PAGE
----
He was trained by legendary Northland singing teacher Joan Kennaway who, before her death, saw Tee in leading roles around the world.
It's taken Tee longer to acknowledge another aspect of his life. As well as being an actor, he's also an accomplished makeup artist. During a two-year period in New York, he didn't book a single acting job, so he turned to his makeup artistry to make a living. He worked on New York Fashion Week shows, became the creative director for Polish brand Inglot Cosmetics in five countries and painted friends' faces.
But Tee never told business associates that he had another life on the stage.
"People don't think you can be good at two things at once. When I was doing makeup, I never told anyone because they'd think I probably wasn't a good performer but now I want to – and I can – live authentically doing both things.
"And, you know, a man who likes to wear makeup? So what? If you look at paintings from history, men used to wear it and dress very flamboyantly but then it became unfashionable, associated with being 'soft' but it's becoming more accepted now. For a large part of my life, it wasn't but I want to wear my artistry; I don't always have a female friend I can paint, so why can't I paint myself?
"Thankfully, we're now living a world where we can start to push the boundaries because there's a growing awareness, maturity, that just because you wear makeup, it doesn't determine your gender or sexual preferences. I mean, sexuality is not a fashion choice."
Tee made his most important choice as a teenager when, after finishing his schooling at Avondale College, he went to Sydney for a one-week training course at the National Institute of Dramatic Arts. He thought it would look good on his CV.
Come the end of the week, it was suggested he should audition for NIDA's musical theatre course. By the time he left Australia, his future course was set. There were just five weeks between returning home, packing up his life and heading back to NIDA.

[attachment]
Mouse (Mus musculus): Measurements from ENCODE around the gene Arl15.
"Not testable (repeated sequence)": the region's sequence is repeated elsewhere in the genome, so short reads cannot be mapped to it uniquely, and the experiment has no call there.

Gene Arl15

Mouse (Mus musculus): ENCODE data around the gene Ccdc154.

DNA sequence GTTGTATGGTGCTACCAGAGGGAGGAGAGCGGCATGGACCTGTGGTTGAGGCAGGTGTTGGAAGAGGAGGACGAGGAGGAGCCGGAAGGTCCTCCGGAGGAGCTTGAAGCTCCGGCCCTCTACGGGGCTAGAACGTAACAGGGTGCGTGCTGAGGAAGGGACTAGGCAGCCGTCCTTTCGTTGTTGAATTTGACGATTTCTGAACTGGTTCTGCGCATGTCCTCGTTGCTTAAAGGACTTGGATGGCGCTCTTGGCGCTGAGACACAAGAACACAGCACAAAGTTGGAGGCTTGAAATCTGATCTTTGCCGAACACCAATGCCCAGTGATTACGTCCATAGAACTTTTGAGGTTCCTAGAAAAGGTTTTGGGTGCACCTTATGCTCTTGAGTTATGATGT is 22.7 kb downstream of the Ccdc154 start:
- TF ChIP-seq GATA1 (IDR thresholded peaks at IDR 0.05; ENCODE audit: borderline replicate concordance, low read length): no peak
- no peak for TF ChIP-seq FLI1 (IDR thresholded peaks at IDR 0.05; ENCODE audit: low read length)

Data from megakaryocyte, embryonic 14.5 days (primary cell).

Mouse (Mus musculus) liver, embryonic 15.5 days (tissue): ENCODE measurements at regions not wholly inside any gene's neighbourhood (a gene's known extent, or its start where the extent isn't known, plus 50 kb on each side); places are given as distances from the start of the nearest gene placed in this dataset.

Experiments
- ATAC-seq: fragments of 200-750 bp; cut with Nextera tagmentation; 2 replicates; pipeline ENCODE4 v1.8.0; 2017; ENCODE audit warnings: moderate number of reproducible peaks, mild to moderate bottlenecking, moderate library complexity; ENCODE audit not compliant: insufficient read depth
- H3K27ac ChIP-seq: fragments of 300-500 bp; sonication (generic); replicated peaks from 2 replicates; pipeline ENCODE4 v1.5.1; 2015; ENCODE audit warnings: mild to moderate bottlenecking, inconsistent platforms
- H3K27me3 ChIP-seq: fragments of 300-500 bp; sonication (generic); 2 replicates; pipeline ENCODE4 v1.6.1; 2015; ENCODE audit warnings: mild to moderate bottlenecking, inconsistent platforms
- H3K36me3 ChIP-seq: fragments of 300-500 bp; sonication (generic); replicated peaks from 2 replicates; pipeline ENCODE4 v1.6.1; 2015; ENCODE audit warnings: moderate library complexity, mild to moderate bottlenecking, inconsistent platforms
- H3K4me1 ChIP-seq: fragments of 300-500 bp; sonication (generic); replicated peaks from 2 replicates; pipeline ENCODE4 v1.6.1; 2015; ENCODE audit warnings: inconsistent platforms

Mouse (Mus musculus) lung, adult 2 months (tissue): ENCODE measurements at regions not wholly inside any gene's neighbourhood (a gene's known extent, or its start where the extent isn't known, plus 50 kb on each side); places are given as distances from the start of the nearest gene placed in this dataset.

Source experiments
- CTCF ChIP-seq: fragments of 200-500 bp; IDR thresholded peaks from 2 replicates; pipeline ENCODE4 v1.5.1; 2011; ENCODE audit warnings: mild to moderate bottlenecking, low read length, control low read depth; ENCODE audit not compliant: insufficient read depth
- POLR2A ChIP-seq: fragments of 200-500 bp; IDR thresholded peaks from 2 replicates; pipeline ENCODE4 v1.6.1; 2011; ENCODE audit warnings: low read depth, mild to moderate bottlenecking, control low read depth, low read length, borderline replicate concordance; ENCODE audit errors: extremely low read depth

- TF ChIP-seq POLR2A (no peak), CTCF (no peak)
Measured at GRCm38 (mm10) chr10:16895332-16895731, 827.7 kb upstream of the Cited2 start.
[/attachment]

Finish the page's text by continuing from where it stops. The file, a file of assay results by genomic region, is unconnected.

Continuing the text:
"I'm glad it was only five weeks because I think if it'd been any longer, I might have chickened out."
Many musical theatre performers describe themselves as triple threats – they can sing, dance and act – but Tee, refreshingly honest, calls himself more of a "park and bark" performer.
"You know, stand on stage, belt it out and leave the stage."
He doesn't consider himself a dancer, although he did a bit of that when he was younger, because, he says, it allows him to play to his strengths and hone his singing. That, he reckons, lifted him out of the chorus and into roles like Cable in South Pacific, Thomas Andrews in Titanic, Bustopher Jones in Cats, the wolf in Into The Woods, Matilda the Musical's mega-villain Miss Trunchbull and, most famous of all, Javert in Les Miserables. The character, played by Russell Crowe in the 2012 film, is a good deal more complicated than a cardboard cut-out villain, says Tee, and that suits him.
When he's not playing Javert, Tee misses the character whom he describes as an antagonist who does bad things rather than an outright villain.
"It's not interesting to play a character who's simply a villain. You need to find the complexities and the justified reasons for what people do. Even with Miss Trunchbull I tried to imagine there was more to her but that was a tough role, physically demanding, mentally challenging because it is so demanding."
His family has seen him perform before; they went to Broadway for his first New York Les Mis performances and his sister saw him in the UK in Matilda but he reckons there's something special about playing Javert on home turf.
"Performing at home is a dream-come-true," he says, slight hint of an Australian accent breaking through, "but I'm more nervous than I was when I knew Cameron Mackintosh was in the audience [in Australia] or doing it on the West End or Broadway. If I stuff up, all my friends and family will never let me live it down. I honestly think New York is not as scary as your mum; you want to make her proud."
Les Miserables opens on November 7 at The Civic. Face to Face will be released the following day.